As we walked to the park, we tried to find the waterfall and hot springs we could soak in and enjoy a beautiful view of the national park. The national park is enormous. There were so many trails and signs that helped us decide what nature we should explore. We first tried to go to the waterfall. The sound of it was so peaceful, we could just sit and admire it all day.
After, we were so anxious to get in a hot bath and soak in more of what nature had to offer. We wanted to go to the northern side of the park called the Jinshan region. The park offered signs, which we followed, but we could not find our way around. We even went up this very dangerous trail. It was going uphill, with nothing to hold on to. Looking down, my cousin and I got dizzy. When we got to the top, we did not find the hot baths, but instead a great view of Taipei city. We then decided to head back to where we came from, which was even scarier than going up since we could imagine and picture how bad it would be if we fell down the hillside.
But I was also in love with the nature around me. This trip had me realizing that I could become one with it if I really wanted to.
Back to solid, safe ground and still anxious to soak in hot baths, I decided to try the bus system and figure out how to get to the Jinshan region. Once we finally figured out what to do, we found out that the bus to our destination and back was going to stop running in 30 minutes. We decided to head back to Beitou, find the first hotel that offered a hot bath and enjoy the natural hot waters Taipei had to offer. After relaxing in the hot baths, my tummy started to talk to me so we headed to the most famous night market in Taipei, the Shilin Night Market.
The Shilin Night Market was extremely packed and filled with delicious street food. Offerings included steamed bread filled with beef, pork, onions and garlic; fried seafood with spices; and cereal that was covered in liquid nitrogen so steam would come out of your mouth and nostrils when you took a bite. My favorite was cooked dried squid; squid jerky, I guess. For drinks, I had limeade, bamboo or sugar cane juice and taro (purple sweet potato) tea with boba (or bubble is what you should call it there). Even after I was quite satisfied, I kept on buying food and drinks here and there because I never knew and still do not know if it will be my last time in Taipei.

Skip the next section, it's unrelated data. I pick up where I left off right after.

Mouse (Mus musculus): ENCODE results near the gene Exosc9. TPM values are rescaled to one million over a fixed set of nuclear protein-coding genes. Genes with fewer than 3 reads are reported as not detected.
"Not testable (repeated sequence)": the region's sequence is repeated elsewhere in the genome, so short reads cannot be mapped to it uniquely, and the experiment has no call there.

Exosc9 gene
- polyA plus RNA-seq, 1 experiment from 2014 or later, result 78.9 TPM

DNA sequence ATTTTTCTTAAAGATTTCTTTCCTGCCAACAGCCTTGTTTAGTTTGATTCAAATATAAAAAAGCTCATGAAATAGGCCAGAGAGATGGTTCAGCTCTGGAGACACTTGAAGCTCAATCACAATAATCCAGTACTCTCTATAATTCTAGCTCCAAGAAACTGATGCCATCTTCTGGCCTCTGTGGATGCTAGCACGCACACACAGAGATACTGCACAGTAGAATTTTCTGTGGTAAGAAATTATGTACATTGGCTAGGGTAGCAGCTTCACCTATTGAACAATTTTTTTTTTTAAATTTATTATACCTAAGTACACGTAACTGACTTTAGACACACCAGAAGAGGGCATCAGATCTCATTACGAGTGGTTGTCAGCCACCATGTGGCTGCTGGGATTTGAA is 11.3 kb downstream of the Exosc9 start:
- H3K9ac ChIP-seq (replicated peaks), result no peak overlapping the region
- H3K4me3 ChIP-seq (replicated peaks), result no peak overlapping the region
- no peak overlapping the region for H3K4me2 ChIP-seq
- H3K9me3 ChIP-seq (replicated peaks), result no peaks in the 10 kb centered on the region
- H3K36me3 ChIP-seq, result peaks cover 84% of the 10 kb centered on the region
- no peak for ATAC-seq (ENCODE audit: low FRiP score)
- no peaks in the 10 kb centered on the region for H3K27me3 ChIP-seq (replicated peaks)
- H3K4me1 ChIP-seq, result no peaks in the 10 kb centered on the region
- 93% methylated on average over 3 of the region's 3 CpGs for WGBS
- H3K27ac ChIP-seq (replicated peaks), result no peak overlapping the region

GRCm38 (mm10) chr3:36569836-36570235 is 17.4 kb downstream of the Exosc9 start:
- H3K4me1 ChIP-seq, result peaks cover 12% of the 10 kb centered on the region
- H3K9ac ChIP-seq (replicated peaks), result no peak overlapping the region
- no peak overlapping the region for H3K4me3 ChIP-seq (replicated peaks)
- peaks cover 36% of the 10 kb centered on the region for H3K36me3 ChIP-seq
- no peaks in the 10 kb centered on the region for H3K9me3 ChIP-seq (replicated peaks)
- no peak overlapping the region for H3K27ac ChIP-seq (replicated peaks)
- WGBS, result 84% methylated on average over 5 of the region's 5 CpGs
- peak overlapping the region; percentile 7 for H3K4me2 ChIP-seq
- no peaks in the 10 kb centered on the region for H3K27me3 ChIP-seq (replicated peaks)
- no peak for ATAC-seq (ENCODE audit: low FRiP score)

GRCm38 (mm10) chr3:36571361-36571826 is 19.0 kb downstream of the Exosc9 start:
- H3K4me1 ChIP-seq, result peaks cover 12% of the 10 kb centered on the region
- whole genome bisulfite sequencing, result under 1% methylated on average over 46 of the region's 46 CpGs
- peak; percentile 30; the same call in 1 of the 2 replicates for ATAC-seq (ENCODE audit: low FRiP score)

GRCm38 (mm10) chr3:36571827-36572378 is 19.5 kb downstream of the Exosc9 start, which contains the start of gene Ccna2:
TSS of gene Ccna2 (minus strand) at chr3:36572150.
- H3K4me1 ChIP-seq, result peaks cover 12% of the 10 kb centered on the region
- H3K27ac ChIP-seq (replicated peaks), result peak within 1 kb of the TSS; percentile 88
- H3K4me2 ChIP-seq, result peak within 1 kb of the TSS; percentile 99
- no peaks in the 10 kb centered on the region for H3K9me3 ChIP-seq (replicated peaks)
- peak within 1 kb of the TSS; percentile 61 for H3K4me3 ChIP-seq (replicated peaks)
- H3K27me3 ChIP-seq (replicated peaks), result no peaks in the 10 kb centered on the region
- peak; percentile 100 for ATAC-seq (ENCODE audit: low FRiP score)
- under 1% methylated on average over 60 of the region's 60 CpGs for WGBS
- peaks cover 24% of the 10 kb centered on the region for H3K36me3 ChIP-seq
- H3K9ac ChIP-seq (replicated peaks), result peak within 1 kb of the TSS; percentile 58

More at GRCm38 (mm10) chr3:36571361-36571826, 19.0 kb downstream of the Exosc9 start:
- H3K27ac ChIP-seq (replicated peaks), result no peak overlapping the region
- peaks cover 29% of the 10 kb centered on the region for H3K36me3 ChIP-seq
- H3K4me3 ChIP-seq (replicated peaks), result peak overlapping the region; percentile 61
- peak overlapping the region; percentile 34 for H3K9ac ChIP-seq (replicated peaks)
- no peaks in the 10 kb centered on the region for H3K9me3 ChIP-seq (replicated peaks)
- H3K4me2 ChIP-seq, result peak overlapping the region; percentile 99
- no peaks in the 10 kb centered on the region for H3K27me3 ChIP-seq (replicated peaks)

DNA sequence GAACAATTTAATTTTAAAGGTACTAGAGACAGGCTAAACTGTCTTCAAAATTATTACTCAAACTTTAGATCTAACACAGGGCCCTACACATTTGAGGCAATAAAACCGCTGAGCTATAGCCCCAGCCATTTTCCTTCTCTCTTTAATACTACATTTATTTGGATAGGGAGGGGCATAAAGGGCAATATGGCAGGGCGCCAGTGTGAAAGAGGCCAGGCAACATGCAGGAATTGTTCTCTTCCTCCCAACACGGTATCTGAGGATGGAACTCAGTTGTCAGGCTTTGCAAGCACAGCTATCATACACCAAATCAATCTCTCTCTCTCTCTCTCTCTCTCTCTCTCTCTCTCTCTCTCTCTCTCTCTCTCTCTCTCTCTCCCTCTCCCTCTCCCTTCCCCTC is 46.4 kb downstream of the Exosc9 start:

That is the bittersweet feeling of traveling, enjoying and loving the places you go, but always wondering if it will be the last time you come back.
The last two days were the same as the first. We went to a town right outside of Taipei called, Wulai. There our eyes were so amazed with the nature all around us: A tall waterfall on the mountainside amd a river where locals can soak and relax in the hot water. Wulai also has a lot of history. The natives living in Wulai are called Atayal and are one of the four largest native groups in Taiwan. Unfortunately we did not have time to see museums and visit the villages since we did not know what time the bus left to go back into town.
Next day, we headed out back to Shanghai. I loved my overall experience in Taiwan. As China, I would have never guessed I would visit this tropical city island. Things were cheap, beautiful and the people in Taipei were so kind. I would definitely say that this as a short, fun, and inexpensive trip that a college students, like myself, can enjoy with peace of mind.
Nasreen Nabizadeh is a public health junior. She is studying abroad this spring at East China Normal University in Shanghai, China.